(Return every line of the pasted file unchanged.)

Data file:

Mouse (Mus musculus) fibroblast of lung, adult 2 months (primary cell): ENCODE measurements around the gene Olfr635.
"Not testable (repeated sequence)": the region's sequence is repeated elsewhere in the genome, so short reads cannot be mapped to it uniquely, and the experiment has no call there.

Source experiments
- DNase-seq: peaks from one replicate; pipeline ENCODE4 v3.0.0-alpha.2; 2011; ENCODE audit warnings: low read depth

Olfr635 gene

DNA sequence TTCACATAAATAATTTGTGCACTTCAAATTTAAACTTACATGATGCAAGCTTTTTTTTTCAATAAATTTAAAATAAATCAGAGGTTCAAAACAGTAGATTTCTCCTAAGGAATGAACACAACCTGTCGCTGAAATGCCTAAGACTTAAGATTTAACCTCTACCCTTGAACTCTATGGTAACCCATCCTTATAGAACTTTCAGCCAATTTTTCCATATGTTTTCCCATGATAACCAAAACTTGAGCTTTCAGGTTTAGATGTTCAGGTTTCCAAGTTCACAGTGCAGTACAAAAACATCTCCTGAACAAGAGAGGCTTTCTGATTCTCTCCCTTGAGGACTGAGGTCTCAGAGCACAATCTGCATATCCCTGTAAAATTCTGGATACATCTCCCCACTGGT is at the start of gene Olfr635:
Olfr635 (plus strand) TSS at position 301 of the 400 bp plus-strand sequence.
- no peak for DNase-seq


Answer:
Mouse (Mus musculus) fibroblast of lung, adult 2 months (primary cell): ENCODE measurements around the gene Olfr635.
"Not testable (repeated sequence)": the region's sequence is repeated elsewhere in the genome, so short reads cannot be mapped to it uniquely, and the experiment has no call there.

Source experiments
- DNase-seq: peaks from one replicate; pipeline ENCODE4 v3.0.0-alpha.2; 2011; ENCODE audit warnings: low read depth

Olfr635 gene

DNA sequence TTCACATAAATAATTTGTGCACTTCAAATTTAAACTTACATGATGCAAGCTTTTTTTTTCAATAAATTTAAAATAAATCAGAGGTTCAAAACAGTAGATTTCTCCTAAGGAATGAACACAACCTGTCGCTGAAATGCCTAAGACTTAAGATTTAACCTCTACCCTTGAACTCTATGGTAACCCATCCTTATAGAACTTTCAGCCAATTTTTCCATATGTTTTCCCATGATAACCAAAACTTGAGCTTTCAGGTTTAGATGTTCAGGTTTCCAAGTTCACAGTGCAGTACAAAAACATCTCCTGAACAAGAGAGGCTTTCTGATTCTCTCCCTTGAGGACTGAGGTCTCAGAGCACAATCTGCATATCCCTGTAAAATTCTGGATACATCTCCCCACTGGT is at the start of gene Olfr635:
Olfr635 (plus strand) TSS at position 301 of the 400 bp plus-strand sequence.
- no peak for DNase-seq